The moralist approach to corruption – although insufficient to evolve systemic remedies – should help us understand the phenomenon in proper perspective. It was Indira Gandhi who once said corruption is a global phenomenon. Much later the former PM, Chandra Shekhar, while in office, once said the Bofors investigation is the job of a police constable, dependent as he was on the support of the Congress. Both Indira Gandhi and Chandrashekhar were realists, having understood the problem of corruption at close quarters. The former Prime Minister, Atal Behari Vajpayee also told the then Defence Minister George Fernandes, not to touch the Bofors file – although Fernandes, rather unconvincingly, retracted saying the former PM said it as a joke. It used to be said when Vajpayee was in office as PM, that apart from the coalition allies he was dependent for his support, he also owed his survival in office to the Congress-I President, Sonia Gandhi – that is, the intense opposition that her probable candidature for the PM could evoke among friends and foes alike. Hence, keeping the Bofors controversy under wraps could mean buying peace with the Opposition, which could let him complete his term in peace, and thus contributing to a semblance of political stability .
The realists-politicians, therefore, are amused at the moralists’ lament over the alarming levels of corruption. In my view, both the realists and the moralists perhaps miss the revisionist perspective on corruption, that is, the probable benefits of corruption, in the absence of systemic remedies. Everyone knows how corruption speeds up cumbersome procedures. As the process of governance becomes more transparent, and RTI recognized at all levels, this value of corruption as a speed money, would certainly diminish.
But has corruption helped to buy political access for the excluded, and produce de facto policies more effective than those emerging from legitimate channels? The recent defection drama in Uttar Pradesh comes to my mind as the best illustration of this revisionist view of corruption. The defection of BSP MLAs to the ruling Samajwadi Party – allegedly in pursuit of money and office – secured access to power for those MLAs and their supporters, who would otherwise have remained excluded. The Supreme Court, by terming their defection unconstitutional, rendered the Mulayam Singh Yadav Government, vulnerable for attack by purists in the Congress who argued that it was illegal ab initio, as it lacked majority support without the support of these defectors. But it is possible to argue, in terms of this revisionist view, that the governance of the State – by and large, barring Nithari and the perceived breakdown of law and order – did not lead to a serious breakdown of Constitutional machinery, warranting imposition of President’s rule. It is however, debatable whether the Mulayam’s policies were more effective than those emerging from what would have been considered as legitimate channels by the moralists, and whether the costs of this illusion of political stability far outweighed its perceived benefits.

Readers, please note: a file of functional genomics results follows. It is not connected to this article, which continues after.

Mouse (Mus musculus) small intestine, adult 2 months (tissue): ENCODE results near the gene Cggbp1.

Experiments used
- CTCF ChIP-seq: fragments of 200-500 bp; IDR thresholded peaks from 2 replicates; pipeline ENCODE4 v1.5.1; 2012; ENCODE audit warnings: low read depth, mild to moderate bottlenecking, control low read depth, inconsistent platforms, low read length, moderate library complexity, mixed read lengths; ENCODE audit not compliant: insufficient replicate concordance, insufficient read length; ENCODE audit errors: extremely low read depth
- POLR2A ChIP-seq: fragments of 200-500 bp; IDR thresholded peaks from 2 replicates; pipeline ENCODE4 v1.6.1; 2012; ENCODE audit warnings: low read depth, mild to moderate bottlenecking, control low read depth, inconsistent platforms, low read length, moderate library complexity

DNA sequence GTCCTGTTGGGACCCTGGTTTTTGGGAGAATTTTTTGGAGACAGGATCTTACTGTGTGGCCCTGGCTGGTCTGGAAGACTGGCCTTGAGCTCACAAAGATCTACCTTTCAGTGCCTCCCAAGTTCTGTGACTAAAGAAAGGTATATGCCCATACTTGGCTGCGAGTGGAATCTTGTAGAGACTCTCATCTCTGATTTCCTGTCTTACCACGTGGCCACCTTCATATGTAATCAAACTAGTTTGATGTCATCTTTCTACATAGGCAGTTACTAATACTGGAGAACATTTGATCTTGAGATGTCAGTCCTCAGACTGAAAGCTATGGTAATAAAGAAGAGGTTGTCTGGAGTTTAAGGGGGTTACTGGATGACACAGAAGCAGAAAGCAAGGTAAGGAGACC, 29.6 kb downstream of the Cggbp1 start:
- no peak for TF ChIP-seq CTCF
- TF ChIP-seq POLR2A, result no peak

Thursday, March 15, 2007

Corruption Debate: Flaws in the Moralist approach-I

Two timely pieces in The Hindu today – one by Harish Khare and another by Sriram Panchu – have sought to focus on the reasons why we have lost the battle against corruption all these years. Of these, Khare’s lament is that of a pessimist, who has lost all hopes of the civil society striking back at corruption, because he argues, it has already lost its moral voice, because of its acquiescence in corruption in one or the other. He cites Fali S.Nariman’s argument – which I referred in one of my previous posts recently – and faults him, without naming him, that the “self appointed arbiters of public morality, who otherwise applaud every instance of judicial over-reach, cannot make up their minds.” Clearly, Nariman’s advice to judiciary to keep off a corruption case of a politician, on the verge of facing an assembly election, is indefensible both morally and constitutionally, for the reasons I had suggested.
Essentially, Khare blames the media and the judiciary, for failing to instill fear among the corrupt. As for the reasons for corruption, he blames the coalition compulsion, and the need for funds by political parties to fight elections.
Indeed, it is time for debating systemic reforms: the block vote proposal of an obscure official of the National Commission to Review the Working of the Constitution to introduce democracy within our political parties, and do away with the ills of Tenth Schedule dealing with curbing defections is one which requires serious consideration by elites (I have referred to in the Comments section previously, and Arun has provided the Link). This would also answer the “compulsions of coalition”, which Khare has referred to in passing.